Total health care expenditures, or costs, included expenditures for hospital inpatient and outpatient services, physician services, dental services, services provided by health care professionals other than physicians (eg, nurse practitioners, physical therapists, psychologists, and social workers), prescribed medications, diagnostic tests, and certain types of medical equipment and supplies including eyeglasses and contact lenses. Some specialized long-term care services and equipment, as well as services provided in schools, and institutionalized settings are excluded from MEPS.
A key outcome variable in this study is the financial burden of out-of-pocket expenses. Out-of-pocket expenditures are defined as the payments made by families for health care and include out-of-pocket spending on deductibles and other forms of cost sharing. Cost sharing includes copayments and coinsurance, and direct expenditures for health care services, equipment, and supplies not covered by insurance (excluding premiums). We measure financial burden using absolute and relative methods. The absolute measures are based on whether the child’s out-of-pocket expenses exceed the thresholds of $500 and $1000 annually. Although somewhat arbitrary, these thresholds are commonly used to indicate burdensome levels of individual health care expenditures. The relative measures include the share of annual family income spent out-of-pocket on the child’s health care (ie, the ratio of out-of-pocket expenses for health care per $1000 of family income) and out-of-pocket expenditures exceeding 5% of family income.
Estimates presented in the tables and text have been statistically weighted to reflect national population totals. The weights, provided by the data collection agency, are equal to the inverse of the sampling probability for each case, adjusted for nonresponse. We present our results in the form of distributional statistics (Figure 1 and Figure 2) as well as bivariate (Table 1, Table 2, Table 3, and Table 4) and multivariate (Table 5) statistical analyses. Logistic regression models were used in the first 3 multivariate models and ordinary least-squares regression was used for the last model in Table 5. We used a semilog linear model for the last regression because the underlying distribution of expenses was skewed. Standard errors and test statistics for the bivariate and multivariate analyses were derived using Stata software (Stata Corp, College Station, Tex) that takes into account the complex sample design of the survey.15 Our analysis of secondary data from the MEPS was approved by the University of California (San Francisco) Committee on Human Research.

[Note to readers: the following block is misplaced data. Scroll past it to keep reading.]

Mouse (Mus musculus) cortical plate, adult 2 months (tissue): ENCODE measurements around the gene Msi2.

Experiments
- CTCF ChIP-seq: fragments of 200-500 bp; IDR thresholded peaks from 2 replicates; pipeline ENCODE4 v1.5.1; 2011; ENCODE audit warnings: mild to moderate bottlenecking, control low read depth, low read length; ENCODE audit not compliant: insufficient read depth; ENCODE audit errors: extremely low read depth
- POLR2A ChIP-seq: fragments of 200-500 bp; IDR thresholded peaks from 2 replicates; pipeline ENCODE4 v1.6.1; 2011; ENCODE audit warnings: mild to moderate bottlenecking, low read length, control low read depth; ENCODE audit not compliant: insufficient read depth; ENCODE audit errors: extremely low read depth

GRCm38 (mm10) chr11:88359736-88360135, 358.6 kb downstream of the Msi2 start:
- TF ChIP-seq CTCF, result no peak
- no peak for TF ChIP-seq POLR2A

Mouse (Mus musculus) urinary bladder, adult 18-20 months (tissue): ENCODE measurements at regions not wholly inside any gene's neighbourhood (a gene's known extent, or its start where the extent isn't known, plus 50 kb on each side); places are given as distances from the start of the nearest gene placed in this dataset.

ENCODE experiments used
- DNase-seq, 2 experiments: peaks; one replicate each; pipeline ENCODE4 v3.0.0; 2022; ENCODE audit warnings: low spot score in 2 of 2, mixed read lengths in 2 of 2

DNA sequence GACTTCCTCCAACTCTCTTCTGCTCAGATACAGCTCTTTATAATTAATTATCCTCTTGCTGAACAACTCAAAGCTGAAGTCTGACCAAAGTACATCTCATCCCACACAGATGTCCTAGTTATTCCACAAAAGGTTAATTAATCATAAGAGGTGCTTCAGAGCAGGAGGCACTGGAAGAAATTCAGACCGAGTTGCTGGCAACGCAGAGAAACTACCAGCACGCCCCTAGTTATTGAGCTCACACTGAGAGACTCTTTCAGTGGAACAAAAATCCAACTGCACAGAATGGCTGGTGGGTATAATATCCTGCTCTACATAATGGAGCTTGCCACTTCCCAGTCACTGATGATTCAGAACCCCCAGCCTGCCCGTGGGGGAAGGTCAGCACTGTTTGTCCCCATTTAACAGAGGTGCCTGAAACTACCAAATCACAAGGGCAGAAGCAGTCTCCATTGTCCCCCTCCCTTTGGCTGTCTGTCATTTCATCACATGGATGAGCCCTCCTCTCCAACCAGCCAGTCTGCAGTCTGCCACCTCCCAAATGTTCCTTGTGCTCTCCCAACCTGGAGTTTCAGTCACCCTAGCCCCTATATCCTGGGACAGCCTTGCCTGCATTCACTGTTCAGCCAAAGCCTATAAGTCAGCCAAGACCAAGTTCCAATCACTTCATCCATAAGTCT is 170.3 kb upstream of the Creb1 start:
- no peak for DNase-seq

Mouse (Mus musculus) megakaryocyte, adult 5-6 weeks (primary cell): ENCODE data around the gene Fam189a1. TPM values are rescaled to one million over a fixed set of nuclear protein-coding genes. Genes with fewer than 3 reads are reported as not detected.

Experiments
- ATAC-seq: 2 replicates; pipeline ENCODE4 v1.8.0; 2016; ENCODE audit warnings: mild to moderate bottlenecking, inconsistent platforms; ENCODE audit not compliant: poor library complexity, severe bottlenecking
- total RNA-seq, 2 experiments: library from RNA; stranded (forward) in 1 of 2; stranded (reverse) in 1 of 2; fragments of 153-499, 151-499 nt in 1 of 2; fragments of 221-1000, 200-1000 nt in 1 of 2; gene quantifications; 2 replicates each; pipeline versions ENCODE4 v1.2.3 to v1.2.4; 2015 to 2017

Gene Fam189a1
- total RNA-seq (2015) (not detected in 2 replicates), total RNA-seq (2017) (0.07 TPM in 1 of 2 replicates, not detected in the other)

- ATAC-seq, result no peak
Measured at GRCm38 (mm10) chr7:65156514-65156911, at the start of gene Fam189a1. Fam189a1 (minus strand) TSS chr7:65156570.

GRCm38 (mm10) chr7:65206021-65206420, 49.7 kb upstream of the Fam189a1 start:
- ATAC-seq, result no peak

Composition of health care expenditures for children with and without special health care needs in the United States in 2000. CSHCN indicates children with special health care needs.
Percentage distribution of total and out-of-pocket expenditures for children with special health care needs in the United States in 2000.
An estimated 11 million US children (15.6%) younger than 18 years had a special health care need in 2000. Prevalence of special health care needs varied according to the demographic and socioeconomic characteristics of children and their families (Table 1). Prevalence was higher among school-age children, boys, white non-Hispanic children, and insured children. About 6% of CSHCN in 2000, estimated to be about 510 000 children nationally, did not have health insurance.